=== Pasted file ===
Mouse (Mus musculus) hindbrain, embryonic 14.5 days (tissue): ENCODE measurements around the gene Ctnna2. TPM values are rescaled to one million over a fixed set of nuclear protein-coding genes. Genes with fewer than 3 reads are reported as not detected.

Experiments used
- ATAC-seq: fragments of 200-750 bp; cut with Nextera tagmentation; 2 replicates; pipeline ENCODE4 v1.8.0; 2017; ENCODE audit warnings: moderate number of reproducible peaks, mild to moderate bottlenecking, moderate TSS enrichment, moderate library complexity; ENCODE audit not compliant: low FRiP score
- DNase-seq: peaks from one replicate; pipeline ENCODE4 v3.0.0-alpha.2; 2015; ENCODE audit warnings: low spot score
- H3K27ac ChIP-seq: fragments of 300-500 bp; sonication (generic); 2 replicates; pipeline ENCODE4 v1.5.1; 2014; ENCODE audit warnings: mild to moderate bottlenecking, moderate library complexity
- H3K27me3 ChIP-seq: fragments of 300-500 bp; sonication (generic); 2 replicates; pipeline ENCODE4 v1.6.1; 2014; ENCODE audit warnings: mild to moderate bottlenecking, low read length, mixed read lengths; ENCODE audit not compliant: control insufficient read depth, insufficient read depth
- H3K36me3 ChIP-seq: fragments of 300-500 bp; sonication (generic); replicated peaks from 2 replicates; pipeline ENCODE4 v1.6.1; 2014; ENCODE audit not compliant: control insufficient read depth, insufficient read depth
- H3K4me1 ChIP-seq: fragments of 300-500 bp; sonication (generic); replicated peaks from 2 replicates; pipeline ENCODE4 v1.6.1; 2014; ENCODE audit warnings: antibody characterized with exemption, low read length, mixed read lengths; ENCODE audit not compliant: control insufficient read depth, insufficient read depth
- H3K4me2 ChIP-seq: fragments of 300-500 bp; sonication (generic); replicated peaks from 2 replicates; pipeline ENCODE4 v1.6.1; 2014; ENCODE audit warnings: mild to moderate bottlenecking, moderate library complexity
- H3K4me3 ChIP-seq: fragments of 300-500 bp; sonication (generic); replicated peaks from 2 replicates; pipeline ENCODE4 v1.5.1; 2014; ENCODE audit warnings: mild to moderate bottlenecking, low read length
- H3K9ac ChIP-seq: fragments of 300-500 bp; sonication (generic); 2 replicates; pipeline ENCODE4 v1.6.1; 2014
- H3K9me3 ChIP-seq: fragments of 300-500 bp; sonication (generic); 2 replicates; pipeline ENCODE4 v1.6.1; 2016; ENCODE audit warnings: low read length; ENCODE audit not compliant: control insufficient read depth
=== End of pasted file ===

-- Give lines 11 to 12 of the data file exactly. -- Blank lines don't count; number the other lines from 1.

- H3K9ac ChIP-seq: fragments of 300-500 bp; sonication (generic); 2 replicates; pipeline ENCODE4 v1.6.1; 2014
- H3K9me3 ChIP-seq: fragments of 300-500 bp; sonication (generic); 2 replicates; pipeline ENCODE4 v1.6.1; 2016; ENCODE audit warnings: low read length; ENCODE audit not compliant: control insufficient read depth